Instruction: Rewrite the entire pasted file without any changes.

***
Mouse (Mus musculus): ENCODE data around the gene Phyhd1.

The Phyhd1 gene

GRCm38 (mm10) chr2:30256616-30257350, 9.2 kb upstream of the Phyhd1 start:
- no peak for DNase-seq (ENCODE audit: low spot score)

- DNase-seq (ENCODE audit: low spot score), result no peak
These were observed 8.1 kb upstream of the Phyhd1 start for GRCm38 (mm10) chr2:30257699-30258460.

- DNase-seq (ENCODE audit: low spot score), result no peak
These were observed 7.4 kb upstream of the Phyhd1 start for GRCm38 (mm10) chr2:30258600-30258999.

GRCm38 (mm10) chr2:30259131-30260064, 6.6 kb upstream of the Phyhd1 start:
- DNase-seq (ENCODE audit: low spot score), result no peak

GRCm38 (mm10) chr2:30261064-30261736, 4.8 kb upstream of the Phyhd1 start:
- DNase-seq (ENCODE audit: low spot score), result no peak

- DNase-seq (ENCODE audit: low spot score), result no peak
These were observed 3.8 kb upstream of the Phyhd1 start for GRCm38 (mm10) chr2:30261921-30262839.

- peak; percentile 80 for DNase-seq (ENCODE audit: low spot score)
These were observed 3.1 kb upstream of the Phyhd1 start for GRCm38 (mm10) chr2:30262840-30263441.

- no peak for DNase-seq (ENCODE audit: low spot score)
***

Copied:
Mouse (Mus musculus): ENCODE data around the gene Phyhd1.

The Phyhd1 gene

GRCm38 (mm10) chr2:30256616-30257350, 9.2 kb upstream of the Phyhd1 start:
- no peak for DNase-seq (ENCODE audit: low spot score)

- DNase-seq (ENCODE audit: low spot score), result no peak
These were observed 8.1 kb upstream of the Phyhd1 start for GRCm38 (mm10) chr2:30257699-30258460.

- DNase-seq (ENCODE audit: low spot score), result no peak
These were observed 7.4 kb upstream of the Phyhd1 start for GRCm38 (mm10) chr2:30258600-30258999.

GRCm38 (mm10) chr2:30259131-30260064, 6.6 kb upstream of the Phyhd1 start:
- DNase-seq (ENCODE audit: low spot score), result no peak

GRCm38 (mm10) chr2:30261064-30261736, 4.8 kb upstream of the Phyhd1 start:
- DNase-seq (ENCODE audit: low spot score), result no peak

- DNase-seq (ENCODE audit: low spot score), result no peak
These were observed 3.8 kb upstream of the Phyhd1 start for GRCm38 (mm10) chr2:30261921-30262839.

- peak; percentile 80 for DNase-seq (ENCODE audit: low spot score)
These were observed 3.1 kb upstream of the Phyhd1 start for GRCm38 (mm10) chr2:30262840-30263441.

- no peak for DNase-seq (ENCODE audit: low spot score)